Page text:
Singaporebrides | The Groom Room

March 2011

Suiting Up For Your Wedding

Whether you’re renting a suit, or having one tailor-made for you for your big day, chances are, it could be one of the first times you’re wearing a suit. We’ve broken down the suit to the nitty gritties so you’ll know how to find that perfect one when suiting up for your wedding.

Suits, while commonly brushed off as being too proper and boring, is one of the most well thought-of garments in a man’s wardrobe. Styles may have changed, and fabrics may have evolved, but there are some universal truths about suits that will always remain. Here are those facts you need to have handy when picking a suit for yourself, no matter the occasion:


In Savile Row, a shopping street in Mayfair, Central London, famous for its traditional men’s bespoke tailoring, a suit made from scratch for the individual can take up to weeks, even months. Of course, this is not for everyone — it comes with a hefty price tag. For normal people like you and me, a good quality suit can be bought off the rack and then made to measure. You need a suit to envelope your body as closely as possible, without looking too tight. It should also not hang off you like you’re trying to give MC Hammer a run for his money. Boutiques like Zara and Massimo Dutti make good, affordable suits that you can easily have taken in.


There are various cuts to a suit – single or double-breasted, and suits that are cut American, Full or European style. The American cut is the industry standard, the casual, basic suit you see most people wearing. The classic, Full cut hangs straight down and allow more room at the waist, often preferred by fuller-figured men. The European cut tapers at the waist, for a trim, fit look. For weddings, and if you’re Asian, your best bet is sticking to a single-breasted European style suit, which flatters the smaller framed Asian man more – it has strongly padded shoulders, giving you a better silhouette.

The Jacket

If you are getting a suit tailored, the tailor will most probably know what he’s doing, but he will often ask you what different looks you prefer. Here are the things you need to look out for to ensure a comfortable and classic fit:

  • Collar – Your collar should fit snugly around your neck without bucking or pinching. You should also be able to see about an inch of your shirt collar from the back.
  • Shoulder Pads – These are helpful to frame the silhouette and for the suit to hang properly. Properly sized ones will also help with making you look trimmer than usual.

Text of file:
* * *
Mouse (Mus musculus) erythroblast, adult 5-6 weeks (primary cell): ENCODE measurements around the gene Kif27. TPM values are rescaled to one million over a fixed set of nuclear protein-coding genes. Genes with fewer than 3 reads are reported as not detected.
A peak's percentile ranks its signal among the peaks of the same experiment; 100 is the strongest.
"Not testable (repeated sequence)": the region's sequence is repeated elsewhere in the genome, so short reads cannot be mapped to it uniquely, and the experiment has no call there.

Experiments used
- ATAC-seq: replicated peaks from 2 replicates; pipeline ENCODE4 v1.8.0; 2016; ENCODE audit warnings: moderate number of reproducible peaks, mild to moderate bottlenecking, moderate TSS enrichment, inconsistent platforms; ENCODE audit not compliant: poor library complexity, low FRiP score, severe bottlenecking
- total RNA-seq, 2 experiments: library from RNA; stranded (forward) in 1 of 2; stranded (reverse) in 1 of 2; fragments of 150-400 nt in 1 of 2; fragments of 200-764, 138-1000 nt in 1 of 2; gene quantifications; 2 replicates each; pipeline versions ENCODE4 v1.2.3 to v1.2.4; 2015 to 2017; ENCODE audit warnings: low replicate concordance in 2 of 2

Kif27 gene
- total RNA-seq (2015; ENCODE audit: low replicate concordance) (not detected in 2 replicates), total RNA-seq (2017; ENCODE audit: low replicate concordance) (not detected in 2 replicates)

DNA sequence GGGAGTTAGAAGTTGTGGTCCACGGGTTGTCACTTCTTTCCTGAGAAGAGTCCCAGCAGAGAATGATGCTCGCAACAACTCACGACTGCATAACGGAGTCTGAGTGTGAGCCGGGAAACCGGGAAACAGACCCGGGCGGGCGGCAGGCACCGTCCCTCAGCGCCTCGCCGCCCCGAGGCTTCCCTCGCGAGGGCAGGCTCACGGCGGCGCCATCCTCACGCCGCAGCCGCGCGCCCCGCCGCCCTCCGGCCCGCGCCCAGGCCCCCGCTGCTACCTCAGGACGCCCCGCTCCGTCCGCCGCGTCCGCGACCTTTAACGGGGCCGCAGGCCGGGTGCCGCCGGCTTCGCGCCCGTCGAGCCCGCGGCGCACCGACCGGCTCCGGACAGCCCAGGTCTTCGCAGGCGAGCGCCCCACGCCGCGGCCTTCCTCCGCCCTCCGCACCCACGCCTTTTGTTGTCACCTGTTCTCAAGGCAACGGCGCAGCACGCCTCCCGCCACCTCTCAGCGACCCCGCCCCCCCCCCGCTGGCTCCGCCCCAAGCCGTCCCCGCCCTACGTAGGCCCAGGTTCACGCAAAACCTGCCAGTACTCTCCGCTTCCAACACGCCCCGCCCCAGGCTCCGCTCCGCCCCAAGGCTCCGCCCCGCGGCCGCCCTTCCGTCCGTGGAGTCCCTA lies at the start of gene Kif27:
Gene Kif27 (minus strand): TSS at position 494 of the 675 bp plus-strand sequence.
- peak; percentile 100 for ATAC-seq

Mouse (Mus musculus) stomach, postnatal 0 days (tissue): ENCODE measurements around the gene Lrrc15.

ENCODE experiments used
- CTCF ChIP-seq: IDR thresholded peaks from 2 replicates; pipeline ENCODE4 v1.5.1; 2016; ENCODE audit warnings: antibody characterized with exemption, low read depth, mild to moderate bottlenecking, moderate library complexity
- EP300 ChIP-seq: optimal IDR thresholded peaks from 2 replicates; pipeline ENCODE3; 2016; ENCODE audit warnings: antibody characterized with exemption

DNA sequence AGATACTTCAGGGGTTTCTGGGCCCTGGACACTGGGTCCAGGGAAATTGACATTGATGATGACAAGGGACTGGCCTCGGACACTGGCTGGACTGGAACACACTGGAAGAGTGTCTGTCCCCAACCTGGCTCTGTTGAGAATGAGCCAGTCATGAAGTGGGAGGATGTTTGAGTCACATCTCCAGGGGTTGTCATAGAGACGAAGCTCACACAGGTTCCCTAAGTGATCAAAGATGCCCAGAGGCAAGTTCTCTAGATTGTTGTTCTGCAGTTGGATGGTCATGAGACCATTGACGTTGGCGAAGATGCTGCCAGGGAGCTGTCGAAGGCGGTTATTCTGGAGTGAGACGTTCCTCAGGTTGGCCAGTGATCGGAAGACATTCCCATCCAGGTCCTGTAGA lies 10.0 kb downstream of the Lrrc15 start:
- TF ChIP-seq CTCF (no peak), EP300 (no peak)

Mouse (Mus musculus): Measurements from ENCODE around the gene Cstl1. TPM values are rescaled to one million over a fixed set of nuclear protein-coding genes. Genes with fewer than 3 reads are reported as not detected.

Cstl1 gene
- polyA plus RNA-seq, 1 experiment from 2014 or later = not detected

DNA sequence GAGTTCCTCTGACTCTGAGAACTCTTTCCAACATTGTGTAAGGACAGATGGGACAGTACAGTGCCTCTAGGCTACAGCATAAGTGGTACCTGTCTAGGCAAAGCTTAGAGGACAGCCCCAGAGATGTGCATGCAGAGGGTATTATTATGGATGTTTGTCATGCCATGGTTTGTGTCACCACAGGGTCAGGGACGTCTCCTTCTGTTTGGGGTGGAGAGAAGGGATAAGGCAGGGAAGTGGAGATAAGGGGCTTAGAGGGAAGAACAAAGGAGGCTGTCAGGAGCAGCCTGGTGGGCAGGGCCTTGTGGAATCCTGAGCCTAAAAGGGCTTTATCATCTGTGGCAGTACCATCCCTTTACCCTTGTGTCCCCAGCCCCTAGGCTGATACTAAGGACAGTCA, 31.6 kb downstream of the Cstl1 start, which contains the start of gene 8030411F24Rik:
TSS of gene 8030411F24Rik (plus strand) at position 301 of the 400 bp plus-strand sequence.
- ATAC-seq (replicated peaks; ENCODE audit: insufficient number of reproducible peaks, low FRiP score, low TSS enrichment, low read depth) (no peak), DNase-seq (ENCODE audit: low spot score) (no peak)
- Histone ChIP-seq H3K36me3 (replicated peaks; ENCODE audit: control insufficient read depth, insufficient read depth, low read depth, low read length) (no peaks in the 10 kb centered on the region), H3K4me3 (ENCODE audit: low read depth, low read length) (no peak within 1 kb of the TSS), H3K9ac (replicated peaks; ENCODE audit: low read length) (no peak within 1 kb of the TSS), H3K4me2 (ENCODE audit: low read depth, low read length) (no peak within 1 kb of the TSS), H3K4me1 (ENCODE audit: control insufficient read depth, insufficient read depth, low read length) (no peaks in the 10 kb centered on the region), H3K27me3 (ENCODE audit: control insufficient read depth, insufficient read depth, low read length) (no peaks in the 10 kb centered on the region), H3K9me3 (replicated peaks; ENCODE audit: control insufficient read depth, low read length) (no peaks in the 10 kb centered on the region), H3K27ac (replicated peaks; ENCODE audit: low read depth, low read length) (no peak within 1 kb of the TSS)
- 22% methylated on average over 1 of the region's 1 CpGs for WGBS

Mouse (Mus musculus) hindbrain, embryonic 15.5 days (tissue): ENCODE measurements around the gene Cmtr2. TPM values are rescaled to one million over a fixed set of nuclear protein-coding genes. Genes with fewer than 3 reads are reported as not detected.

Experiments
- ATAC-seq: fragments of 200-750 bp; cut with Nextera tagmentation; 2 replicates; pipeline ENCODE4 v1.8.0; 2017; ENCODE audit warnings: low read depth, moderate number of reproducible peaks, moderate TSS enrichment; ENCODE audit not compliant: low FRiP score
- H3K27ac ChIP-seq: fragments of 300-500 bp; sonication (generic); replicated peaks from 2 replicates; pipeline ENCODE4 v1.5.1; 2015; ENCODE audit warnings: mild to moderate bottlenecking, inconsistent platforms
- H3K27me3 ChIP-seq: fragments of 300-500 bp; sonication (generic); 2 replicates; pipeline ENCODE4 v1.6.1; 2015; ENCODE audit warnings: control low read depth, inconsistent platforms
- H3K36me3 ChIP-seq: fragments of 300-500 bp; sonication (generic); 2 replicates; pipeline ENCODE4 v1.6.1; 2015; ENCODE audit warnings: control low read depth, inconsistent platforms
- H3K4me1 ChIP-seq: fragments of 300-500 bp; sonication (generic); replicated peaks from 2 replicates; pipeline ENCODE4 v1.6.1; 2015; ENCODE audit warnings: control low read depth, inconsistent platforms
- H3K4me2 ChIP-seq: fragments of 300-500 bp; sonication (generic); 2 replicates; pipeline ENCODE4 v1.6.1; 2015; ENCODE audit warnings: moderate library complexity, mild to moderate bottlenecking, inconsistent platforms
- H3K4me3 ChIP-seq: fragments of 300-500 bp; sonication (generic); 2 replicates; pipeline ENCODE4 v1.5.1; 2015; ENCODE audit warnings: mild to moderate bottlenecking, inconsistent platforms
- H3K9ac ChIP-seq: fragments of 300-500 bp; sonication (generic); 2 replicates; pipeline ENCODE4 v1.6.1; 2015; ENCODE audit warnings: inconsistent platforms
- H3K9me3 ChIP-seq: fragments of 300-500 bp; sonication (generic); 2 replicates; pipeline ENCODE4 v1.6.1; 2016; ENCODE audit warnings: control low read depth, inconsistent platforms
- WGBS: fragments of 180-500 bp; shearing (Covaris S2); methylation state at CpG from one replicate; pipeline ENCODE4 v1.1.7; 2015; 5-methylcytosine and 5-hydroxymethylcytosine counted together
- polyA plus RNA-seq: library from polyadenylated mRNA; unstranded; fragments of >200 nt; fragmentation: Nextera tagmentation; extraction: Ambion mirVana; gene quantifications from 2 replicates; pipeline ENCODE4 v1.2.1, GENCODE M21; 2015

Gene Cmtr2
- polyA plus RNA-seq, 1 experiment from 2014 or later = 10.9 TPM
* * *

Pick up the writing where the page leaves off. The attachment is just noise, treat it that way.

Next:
• Lapels – Think of lapels as the collar of the blazer of your suit. Stick to a lapel that does not stick out too much, or you’d end up looking like a street fair musician. How wide the lapels are also varies – these days, more contemporary suit designs have thinner lapels of about 1.5 – 2 inches, or even less. If you have a disproportioned body, longer lapels along the blazer lengthen the torso.
  • Arms and sleeves – Your sleeves should end at the point where your wrist starts when your arms are relaxed at your sides. Always make sure the arm holes fit your frame. Trying various postures is the best way to test this: stretch your arms over your head, or sit in a chair and raise your arms straight in front of you. It should not feel too constrained around your arms.
  • Buttons – Choose between a two or three-button blazer – any more or any less would just make the suit look too trendy; your wedding photos have to look timeless. If you have a broad upper body, go for a low button suit that starts below the lapels. If you’re on the stout side, the high button stance, with buttons that start above the beer belly, is more flattering.
  • Vents – A vent is a slit in the bottom rear, or the tail of the jacket. Vents were a sporting option – designed to make horse-riding easier. Today there are three styles of venting: the single-vented style, with one slit at the centre; the ventless style for slimmer men; and the double-vented style, one vent on each side, for men who need more movement around the butt.


Suit trousers are made with the same material as that of the jacket. Get trousers that do not have pleats in the front as this is a very dated look and would make you look bulkier than you are. While in earlier days, belts were never worn with suits, you have that option these days to make your life easier – or if you’d like to channel a little Don Draper from the hit TV series Mad Men, suspenders would suit just fine.


As a stylish rule of thumb, your belt should match your shoes. Leather is usually the preferred material. Colour-wise, go safe and classic with black for weddings, but other complementary muted colours are a fresh welcome. The colour of your socks should match your pants, and they must be dress socks.

There’s a Suit to Suit You

Like a red lipstick for a woman, there is a suit to suit you – from your weight, to your build to the very purpose of the suit, there are many different things you can do to a suit to make it fit your body type. We think a good suit is worth an investment; if you manage to find one that looks really good on you, go for it. Designate a day to go suit-shopping or tailoring with your future wife, and wear a dress shirt and shoes to the store so that you’ll get an accurate idea of how it will look when worn properly. Here’s a tip if you are getting your first suit: Go to a rather reputable boutique (like Hugo Boss. Really.) and try on a suit that catches your eye without looking at the price tag. If you think it fits you well, see if you can afford it. If you can’t, you have just gotten an idea of how a really good suit looks, hangs, and feels, and you can bring that experience with you to your preferred boutique or tailor.